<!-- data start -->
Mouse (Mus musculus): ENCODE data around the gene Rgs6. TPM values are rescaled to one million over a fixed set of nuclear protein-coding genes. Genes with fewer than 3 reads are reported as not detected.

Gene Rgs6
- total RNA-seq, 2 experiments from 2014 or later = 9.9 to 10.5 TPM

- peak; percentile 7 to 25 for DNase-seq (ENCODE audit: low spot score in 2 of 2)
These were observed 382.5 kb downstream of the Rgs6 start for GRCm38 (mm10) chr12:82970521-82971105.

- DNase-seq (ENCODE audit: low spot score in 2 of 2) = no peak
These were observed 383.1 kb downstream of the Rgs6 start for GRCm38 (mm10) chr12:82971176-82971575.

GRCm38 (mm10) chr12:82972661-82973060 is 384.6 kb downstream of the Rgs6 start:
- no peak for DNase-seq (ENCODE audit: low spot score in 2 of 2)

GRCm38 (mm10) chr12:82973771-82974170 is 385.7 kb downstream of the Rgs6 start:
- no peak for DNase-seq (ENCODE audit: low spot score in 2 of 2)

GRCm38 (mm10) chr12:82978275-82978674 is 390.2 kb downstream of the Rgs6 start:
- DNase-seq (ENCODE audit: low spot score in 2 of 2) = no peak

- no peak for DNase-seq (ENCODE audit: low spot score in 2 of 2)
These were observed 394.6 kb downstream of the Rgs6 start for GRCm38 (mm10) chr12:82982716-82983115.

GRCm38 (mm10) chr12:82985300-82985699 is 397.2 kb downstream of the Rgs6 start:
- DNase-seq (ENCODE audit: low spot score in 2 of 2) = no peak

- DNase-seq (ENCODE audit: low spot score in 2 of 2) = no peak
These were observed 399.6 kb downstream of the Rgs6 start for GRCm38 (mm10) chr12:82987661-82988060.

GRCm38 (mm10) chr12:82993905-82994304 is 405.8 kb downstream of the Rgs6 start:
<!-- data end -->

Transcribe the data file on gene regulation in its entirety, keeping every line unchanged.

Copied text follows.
Mouse (Mus musculus): ENCODE data around the gene Rgs6. TPM values are rescaled to one million over a fixed set of nuclear protein-coding genes. Genes with fewer than 3 reads are reported as not detected.

Gene Rgs6
- total RNA-seq, 2 experiments from 2014 or later = 9.9 to 10.5 TPM

- peak; percentile 7 to 25 for DNase-seq (ENCODE audit: low spot score in 2 of 2)
These were observed 382.5 kb downstream of the Rgs6 start for GRCm38 (mm10) chr12:82970521-82971105.

- DNase-seq (ENCODE audit: low spot score in 2 of 2) = no peak
These were observed 383.1 kb downstream of the Rgs6 start for GRCm38 (mm10) chr12:82971176-82971575.

GRCm38 (mm10) chr12:82972661-82973060 is 384.6 kb downstream of the Rgs6 start:
- no peak for DNase-seq (ENCODE audit: low spot score in 2 of 2)

GRCm38 (mm10) chr12:82973771-82974170 is 385.7 kb downstream of the Rgs6 start:
- no peak for DNase-seq (ENCODE audit: low spot score in 2 of 2)

GRCm38 (mm10) chr12:82978275-82978674 is 390.2 kb downstream of the Rgs6 start:
- DNase-seq (ENCODE audit: low spot score in 2 of 2) = no peak

- no peak for DNase-seq (ENCODE audit: low spot score in 2 of 2)
These were observed 394.6 kb downstream of the Rgs6 start for GRCm38 (mm10) chr12:82982716-82983115.

GRCm38 (mm10) chr12:82985300-82985699 is 397.2 kb downstream of the Rgs6 start:
- DNase-seq (ENCODE audit: low spot score in 2 of 2) = no peak

- DNase-seq (ENCODE audit: low spot score in 2 of 2) = no peak
These were observed 399.6 kb downstream of the Rgs6 start for GRCm38 (mm10) chr12:82987661-82988060.

GRCm38 (mm10) chr12:82993905-82994304 is 405.8 kb downstream of the Rgs6 start: